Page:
Soliman herself was under heavy guard by the Presidential Security Group (PSG) whenever she visited the evacuation centers—the first time she was assigned military escorts in her three-year term as DSWD secretary.
As Soliman’s staff updated her on the massive flooding in Luzon and Metro Manila, military helicopters roared over the DSWD headquarters overlooking the Basilan Strait. Then a loud explosion was heard from the combat zone. Soliman hardly flinched. She was used to it, having worked in Bukidnon, a province in northern Mindanao, during martial law.
“There is a sense of deprivation (among the Zamboanga evacuees) because of an internally generated or a manmade conflict as opposed to a natural disaster,” Soliman explained.
“We need to ensure an understanding among the people why this happened and who’s doing what. You cannot take away the fact that we have what we call sympathizers on the cause that the MNLF was saying,” she said.
Soliman said there were those who fell for the rumor that it was the government that burned down their homes because they were being driven away.
“(After) years of oppression, the years of injustice, in fact generations, they find it so easy to believe that the government is still marginalizing them,” Soliman said.
Help them ‘dream again’
Beyond providing the evacuees hot meals and basic necessities, the DSWD helped them deal with the trauma the conflict has caused them.
The social workers also help them “dream again,” she said.
Soliman was part of the daily security briefings in Zamboanga. She laughed at the realization that after listening to the President, the military officers and the defense chief almost every night to discuss the military action, she now knows the kinds of guns and bullets used by the security forces, as well as the different acronyms of the military units.
She also developed respect for the military officers and the ground troops. She was particularly moved by the story of Army Lt. Florencio Mikael Meneses who insisted on returning to the combat zone despite a severe injury. Meneses later died in hospital.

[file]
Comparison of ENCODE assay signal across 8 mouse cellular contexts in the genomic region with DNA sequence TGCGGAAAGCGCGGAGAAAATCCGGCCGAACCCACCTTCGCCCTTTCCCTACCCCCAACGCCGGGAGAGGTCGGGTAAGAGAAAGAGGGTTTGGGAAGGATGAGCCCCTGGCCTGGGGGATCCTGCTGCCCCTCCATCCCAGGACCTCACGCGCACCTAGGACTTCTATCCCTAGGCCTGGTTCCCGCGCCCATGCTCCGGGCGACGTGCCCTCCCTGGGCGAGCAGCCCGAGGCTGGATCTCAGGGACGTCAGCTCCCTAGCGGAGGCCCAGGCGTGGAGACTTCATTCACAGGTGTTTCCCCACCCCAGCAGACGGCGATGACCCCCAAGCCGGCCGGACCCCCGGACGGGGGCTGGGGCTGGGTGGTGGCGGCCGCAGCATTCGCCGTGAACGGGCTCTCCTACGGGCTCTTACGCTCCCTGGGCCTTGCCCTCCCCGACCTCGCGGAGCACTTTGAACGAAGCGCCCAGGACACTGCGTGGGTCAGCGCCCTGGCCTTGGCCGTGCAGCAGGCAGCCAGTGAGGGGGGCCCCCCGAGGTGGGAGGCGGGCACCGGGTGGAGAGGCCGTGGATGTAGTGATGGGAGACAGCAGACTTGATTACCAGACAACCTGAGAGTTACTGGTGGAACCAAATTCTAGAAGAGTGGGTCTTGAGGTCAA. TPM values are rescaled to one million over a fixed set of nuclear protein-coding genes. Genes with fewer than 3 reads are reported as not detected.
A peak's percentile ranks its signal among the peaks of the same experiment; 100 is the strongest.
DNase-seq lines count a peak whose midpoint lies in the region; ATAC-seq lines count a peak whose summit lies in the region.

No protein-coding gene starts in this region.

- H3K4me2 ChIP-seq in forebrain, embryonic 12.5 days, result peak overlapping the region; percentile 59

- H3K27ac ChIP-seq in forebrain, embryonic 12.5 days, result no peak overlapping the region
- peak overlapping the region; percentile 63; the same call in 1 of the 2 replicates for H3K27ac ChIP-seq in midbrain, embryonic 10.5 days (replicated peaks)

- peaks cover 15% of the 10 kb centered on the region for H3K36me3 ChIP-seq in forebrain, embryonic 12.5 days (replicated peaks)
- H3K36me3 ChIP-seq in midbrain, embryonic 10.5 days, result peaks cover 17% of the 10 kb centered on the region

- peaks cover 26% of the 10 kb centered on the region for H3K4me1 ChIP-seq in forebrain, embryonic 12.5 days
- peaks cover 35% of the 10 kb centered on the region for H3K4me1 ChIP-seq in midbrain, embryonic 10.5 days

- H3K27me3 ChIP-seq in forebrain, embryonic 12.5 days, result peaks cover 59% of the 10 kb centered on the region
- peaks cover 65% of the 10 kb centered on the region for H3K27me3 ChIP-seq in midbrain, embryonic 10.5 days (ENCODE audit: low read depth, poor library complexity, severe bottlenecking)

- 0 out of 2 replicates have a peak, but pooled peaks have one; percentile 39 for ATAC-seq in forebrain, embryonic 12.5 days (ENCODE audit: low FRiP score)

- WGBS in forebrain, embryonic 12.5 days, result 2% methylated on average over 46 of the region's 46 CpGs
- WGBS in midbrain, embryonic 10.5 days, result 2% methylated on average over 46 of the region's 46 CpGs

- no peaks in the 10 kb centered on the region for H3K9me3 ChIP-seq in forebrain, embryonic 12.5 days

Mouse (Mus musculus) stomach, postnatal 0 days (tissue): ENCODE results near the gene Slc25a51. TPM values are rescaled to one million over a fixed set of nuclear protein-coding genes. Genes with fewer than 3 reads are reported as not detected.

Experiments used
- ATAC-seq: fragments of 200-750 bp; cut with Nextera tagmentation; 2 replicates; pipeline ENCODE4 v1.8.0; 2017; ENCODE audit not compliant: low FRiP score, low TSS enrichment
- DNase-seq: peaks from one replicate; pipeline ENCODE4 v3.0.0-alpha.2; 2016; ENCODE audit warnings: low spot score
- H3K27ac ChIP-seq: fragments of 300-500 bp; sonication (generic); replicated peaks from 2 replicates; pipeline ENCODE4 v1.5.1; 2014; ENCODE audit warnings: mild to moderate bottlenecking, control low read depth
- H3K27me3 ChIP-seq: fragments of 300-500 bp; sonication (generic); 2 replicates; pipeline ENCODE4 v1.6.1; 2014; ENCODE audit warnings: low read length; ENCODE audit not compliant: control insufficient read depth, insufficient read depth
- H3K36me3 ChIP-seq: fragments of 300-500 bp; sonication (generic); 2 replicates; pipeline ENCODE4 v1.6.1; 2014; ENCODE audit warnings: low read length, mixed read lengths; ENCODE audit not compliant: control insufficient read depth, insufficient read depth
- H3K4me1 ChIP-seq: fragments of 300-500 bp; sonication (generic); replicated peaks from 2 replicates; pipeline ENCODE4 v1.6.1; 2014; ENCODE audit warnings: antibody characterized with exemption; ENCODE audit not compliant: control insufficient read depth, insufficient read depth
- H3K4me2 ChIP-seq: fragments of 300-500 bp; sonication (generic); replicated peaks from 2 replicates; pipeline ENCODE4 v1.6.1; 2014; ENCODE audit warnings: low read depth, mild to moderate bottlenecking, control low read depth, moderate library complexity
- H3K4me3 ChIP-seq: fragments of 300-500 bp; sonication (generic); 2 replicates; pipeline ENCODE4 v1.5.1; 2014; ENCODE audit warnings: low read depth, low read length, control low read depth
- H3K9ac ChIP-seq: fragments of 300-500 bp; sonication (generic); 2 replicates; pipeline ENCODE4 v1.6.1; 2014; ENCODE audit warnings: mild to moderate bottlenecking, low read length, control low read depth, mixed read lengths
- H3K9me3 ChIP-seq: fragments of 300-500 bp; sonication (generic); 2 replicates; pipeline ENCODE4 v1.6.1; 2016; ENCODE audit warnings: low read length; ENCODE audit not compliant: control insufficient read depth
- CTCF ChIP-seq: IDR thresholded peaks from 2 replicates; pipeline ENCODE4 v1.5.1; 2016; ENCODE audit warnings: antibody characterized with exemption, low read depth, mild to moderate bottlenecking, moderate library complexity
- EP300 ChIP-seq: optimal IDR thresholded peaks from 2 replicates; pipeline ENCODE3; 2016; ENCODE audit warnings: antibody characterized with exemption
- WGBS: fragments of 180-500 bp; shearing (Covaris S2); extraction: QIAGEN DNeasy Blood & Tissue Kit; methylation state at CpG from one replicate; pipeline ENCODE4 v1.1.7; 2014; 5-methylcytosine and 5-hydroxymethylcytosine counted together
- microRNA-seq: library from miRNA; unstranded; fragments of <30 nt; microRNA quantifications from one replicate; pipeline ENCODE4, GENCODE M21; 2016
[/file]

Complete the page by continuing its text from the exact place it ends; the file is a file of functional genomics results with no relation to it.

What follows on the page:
The decision of President Aquino to rescue each hostage opened her eyes on the value of human life.
“The discussion was precisely, you use the bullets and everything that we have in a calibrated manner to ensure the safety of the hostages and the civilians,” Soliman said.
She said that in the debriefing sessions with the released hostages, she learned that a 3-year-old captive had learned to say “ceasefire!” and wave a white flag because he was taught to do so by the MNLF fighters. It was the time the captives were being used as human shields.
Soliman also related the case of a girl held captive who slapped an MNLF sniper who made a pass at her and other female hostages. They all felt that justice had been served after seeing him killed by government troops.
Soliman said that at the debriefing session, the girl and her fellow young captives who were students at the fisheries school in one of the coastal villages were “very cool.”
“They would say that they were OK. They would narrate what happened to them and they were just cool,” Soliman said.
But she said they all broke down “like small children” when they saw their parents and were finally safe in the arms of the people they loved.
Soliman paused to dry her eyes, too.